By U.S. Department of State / ShareAmerica October 11, 2019 The regime has targeted women engaged in political activism with threats and exclusion from social programs, according to a July 5 United Nations (U.N.) human rights report. Women and girls held in detention by the regime have been subjected to torture and sexual violence.The dire health situation in Venezuela, including medicine shortages and electricity blackouts, is driving thousands of pregnant Venezuelans to go abroad to give birth. According to news reports, 25,000 Venezuelan babies have been born in Colombia since 2015.Migration is dangerous and difficult, and it puts unborn children at risk of being born pre-term or with a low birth weight. For expectant mothers and their unborn children who remain in Venezuela, however, the odds of dying are even higher. According to statistics from the Venezuelan government and cited by the U.N. Refugee Agency, maternal mortality in Venezuela increased 65 percent from 2015 to 2016. In that same period, child mortality in the six days after birth rose 53 percent.Once their babies are born, Venezuelan mothers struggle to secure medical care, infant formula, and diapers.Venezuela’s economic and security conditions also expose women and girls to sexual violence, human trafficking, and other forms of exploitation both at home and in other countries. Human traffickers exploit domestic and foreign victims in Venezuela, as well as Venezuelan victims abroad, according to the U.S. State Department’s 2019 Trafficking in Persons report. Venezuelan refugees and other displaced persons are forced to navigate health care, education, and other public services as they struggle to care for their families.In response, the U.S. has provided more than $376 million in funding for the Venezuelan regional crisis response, including nearly $334 million in humanitarian aid and $43 million in economic and development assistance since the start of fiscal year 2017.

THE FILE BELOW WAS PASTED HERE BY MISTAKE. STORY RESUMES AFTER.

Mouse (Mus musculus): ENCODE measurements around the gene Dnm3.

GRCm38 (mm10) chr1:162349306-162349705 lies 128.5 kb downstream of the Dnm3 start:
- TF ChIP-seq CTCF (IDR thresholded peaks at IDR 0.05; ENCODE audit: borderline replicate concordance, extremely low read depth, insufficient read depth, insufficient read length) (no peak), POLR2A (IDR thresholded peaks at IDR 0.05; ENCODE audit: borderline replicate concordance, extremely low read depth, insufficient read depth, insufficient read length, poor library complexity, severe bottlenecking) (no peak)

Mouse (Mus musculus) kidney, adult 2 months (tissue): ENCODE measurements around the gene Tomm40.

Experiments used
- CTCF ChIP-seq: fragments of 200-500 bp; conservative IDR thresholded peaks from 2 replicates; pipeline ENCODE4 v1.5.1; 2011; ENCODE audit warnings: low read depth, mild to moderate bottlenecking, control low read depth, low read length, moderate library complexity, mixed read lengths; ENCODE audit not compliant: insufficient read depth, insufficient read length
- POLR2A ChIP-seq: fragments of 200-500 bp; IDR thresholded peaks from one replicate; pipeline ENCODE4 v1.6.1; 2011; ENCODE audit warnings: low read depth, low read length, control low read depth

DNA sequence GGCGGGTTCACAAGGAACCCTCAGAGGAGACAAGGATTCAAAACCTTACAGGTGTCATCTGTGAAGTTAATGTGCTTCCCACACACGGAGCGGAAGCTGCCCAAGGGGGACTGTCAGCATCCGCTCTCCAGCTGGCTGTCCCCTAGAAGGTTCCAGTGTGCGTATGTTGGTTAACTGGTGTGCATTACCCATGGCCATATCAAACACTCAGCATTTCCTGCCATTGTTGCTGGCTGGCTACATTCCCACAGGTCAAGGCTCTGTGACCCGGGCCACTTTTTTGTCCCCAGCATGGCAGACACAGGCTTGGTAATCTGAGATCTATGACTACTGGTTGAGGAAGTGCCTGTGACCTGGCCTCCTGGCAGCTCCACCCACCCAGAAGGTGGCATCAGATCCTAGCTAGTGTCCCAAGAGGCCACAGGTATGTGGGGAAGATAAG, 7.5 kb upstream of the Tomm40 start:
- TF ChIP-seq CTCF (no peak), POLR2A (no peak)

Stuff.co.nz 28 Aug 2012Church ministers with a moral objection to gay marriage would be criminalised by refusing to wed same-sex couples if a new bill becomes law, a legal opinion states. The view of Ian Bassett on Louisa Wall’s ”marriage equality” bill, commissioned by conservative lobby group Family First, was released today. It came as a petition against the bill signed by about 50,000 people was delivered to Parliament this afternoon. The bill is expected to pass its first reading when it is debated at Parliament tomorrow. Bassett’s opinion suggests church ministers, marriage celebrants and even wedding photographers who withheld their services to same-sex couples on the grounds of a moral objection to gay marriage would be breaking the law if Wall’s bill passed. It rejects the view of the Human Rights Commission, issued late last week, which said religious ministers would still be allowed to refuse to marry anyone – including same-sex couples – if Wall’s bill passed. The Human Rights Commission statement was ”legally incorrect,” Bassett said.“If a marriage celebrant is available to exercise his or her statutory role, he or she cannot refuse to do so by reason of any prohibited ground of discrimination (ie. such as sexual orientation),” his opinion stated. The practical effect of the bill, if enacted, would be that church ministers with moral objections to same sex marriage would likely “withdraw totally from the statutory role of marriage celebrant; withdraw totally from providing religious marriage ceremonies to the public; continue providing religious marriage ceremonies only to members of his or her own church”. Also as a result of the bill, a church could not refuse to rent out its premises to its members for a same-sex wedding on the grounds of their sexuality. Church ministers with moral objections to renting out church facilities for same sex marriage functions and who wanted to ”avoid the risk of being forced to do so,” would ”likely withdraw from making their church facilities available to any member of the public, including play-groups, senior citizen or other community groups”. ”The consequences for churches and communities would be significant,” Bassett’s opinion said.http://www.stuff.co.nz/national/politics/7563277/Bill-forces-same-sex-marriages-on-church-lawyer